A band name usually evokes something about the nature of the music it produces; in the case of Idiot Grins, one can imagine a set of songs that makes listeners grin like idiots at the sheer pleasure of listening to them.
Although it’s not certain that this is what Oakland, California-based Idiot Grins had in mind, this is the first thought that comes to mind when learning of their name. And while at times, members Michael Conner (keyboards), Evan Eustis (bass), John Hansen (vocals), Michael Melgoza (drums), and Randy Strauss (guitar) seem to have accomplished synergy between the name of their band and the music in their latest album—titled Big Man—no signature sound comes through. This means that listeners with very different tastes might find something they love in its 11 tracks.
Another name that deceives a little is “Paso Robles”; it could be named after a city in California. Or, if my friend’s Spanish is to be trusted, it might also be named after its meaning, which is “I pass oak trees”. Whichever it may be, the number sounds like nothing that either of these meanings would evoke. Rather, it’s a country tune featuring a simple guitar and drum-led melody around which twirl a piano and extra guitars.
The most unique thing about Idiot Grins’ work is how they use horns throughout their new album, released earlier this year. They go from leading songs like “How to Get to (Baltimore)” to subtle background details such as in “All Alone”.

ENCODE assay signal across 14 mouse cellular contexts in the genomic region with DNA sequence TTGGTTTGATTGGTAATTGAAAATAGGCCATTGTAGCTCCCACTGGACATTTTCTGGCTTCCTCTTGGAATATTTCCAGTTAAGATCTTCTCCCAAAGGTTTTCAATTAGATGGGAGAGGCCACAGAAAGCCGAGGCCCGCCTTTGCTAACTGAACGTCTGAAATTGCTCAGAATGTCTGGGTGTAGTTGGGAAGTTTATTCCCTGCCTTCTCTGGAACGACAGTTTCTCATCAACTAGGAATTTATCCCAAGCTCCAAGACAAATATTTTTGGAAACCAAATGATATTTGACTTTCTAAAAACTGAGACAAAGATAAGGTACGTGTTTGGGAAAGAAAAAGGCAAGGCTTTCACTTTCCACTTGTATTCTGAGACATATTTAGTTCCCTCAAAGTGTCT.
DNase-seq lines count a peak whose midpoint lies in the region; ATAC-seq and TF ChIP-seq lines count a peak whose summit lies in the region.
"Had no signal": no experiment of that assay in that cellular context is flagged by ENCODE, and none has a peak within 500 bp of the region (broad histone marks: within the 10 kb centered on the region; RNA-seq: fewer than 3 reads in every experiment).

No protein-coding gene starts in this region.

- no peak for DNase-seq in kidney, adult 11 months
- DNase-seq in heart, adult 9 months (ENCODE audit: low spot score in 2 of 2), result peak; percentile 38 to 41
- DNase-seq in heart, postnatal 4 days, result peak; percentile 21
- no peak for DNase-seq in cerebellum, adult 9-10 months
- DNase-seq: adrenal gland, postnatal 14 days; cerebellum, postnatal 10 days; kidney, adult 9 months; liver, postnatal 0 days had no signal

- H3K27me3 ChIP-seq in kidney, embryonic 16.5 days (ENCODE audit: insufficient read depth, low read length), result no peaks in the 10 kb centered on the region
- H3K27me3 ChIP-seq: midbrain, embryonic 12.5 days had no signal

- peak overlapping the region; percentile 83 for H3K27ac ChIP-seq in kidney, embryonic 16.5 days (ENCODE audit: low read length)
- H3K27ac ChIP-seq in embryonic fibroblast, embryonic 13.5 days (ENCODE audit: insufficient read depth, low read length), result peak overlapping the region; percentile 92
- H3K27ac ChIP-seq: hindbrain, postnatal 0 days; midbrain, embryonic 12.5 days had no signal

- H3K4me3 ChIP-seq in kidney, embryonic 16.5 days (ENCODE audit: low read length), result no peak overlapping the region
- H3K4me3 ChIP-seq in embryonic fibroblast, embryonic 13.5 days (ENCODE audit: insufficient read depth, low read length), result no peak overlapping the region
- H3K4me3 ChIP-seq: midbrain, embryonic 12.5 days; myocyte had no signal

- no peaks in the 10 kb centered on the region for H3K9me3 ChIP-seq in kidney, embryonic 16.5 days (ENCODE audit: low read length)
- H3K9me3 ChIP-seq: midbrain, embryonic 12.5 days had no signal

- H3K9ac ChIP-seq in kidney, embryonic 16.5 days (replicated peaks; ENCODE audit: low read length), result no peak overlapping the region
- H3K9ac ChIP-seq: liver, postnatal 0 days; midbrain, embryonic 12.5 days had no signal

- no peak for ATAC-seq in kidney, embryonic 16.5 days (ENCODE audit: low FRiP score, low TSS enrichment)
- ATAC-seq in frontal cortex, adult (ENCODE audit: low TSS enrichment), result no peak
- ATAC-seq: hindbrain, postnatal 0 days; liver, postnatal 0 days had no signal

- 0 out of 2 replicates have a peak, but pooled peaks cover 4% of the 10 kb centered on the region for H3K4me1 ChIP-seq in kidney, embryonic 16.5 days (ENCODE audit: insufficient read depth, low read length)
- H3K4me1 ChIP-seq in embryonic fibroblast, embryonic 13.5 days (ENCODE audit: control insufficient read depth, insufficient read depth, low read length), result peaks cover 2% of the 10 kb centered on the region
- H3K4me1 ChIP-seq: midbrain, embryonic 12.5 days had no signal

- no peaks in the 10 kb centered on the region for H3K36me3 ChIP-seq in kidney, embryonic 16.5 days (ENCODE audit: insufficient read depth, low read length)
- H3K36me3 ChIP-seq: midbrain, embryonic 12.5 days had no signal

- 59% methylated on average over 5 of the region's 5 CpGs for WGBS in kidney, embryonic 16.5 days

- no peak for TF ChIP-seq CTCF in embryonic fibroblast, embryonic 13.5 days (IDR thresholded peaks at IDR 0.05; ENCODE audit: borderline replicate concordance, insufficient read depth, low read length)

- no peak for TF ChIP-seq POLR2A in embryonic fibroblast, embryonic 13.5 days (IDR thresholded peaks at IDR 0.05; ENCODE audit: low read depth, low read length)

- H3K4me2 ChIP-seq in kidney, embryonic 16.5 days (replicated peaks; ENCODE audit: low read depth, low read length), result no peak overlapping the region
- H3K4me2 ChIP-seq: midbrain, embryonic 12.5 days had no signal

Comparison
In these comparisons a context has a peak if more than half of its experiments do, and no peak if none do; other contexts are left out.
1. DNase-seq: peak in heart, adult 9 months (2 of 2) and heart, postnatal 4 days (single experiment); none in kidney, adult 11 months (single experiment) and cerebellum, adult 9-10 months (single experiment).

Another interesting thing the band has done is to fit in horns in completely different-sounding numbers. In the playful rock-inspired “Poppy Piss”, the horns seem to have taken the place of the guitars one normally associated with the genre.
The up-tempo horn-led “Stack This” is all about creating a dynamic, cheerful, toe-tapping-worthy framework for a piece of art that doesn’t quite shine through, as the vocals are for the most part almost drowned out of the track. In the slow, guitar and drum-led “All Alone”, discrete horns lend gentle support to a simple melody. The song is about saying no to having an affair with one’s best friend’s brother’s wife, an act that deserves applause and pride but that instead is met with a self-deprecating and depressing thought that the protagonist only deserves to live a life alone.
Some of the most impressive horn work in the album comes into play in the soulful, energetic, mid-tempo “Hot to Get to (Baltimore)”. The song is in fact completely supported by horns, and given an extra je ne sais quoi with the help of more of them, especially with the horn solo around the two-thirds mark. It does, however, sound like the vocals have trouble keeping up, but in this case, it adds to the track instead of taking from it. The vocals in “Big Man” seem at times a little strained, perhaps as a reflection of the topic at hand. The piano-led slow tempo melody is again supported with gently placed and played horns.
In Big Man, Idiot Grins have put together tracks that span a variety of styles and genres. Some are available for streaming on SoundCloud. More information about the band is available on both their official website and their Facebook page.
Pictures provided by Independent Music Promotions.
First published on Blogcritics.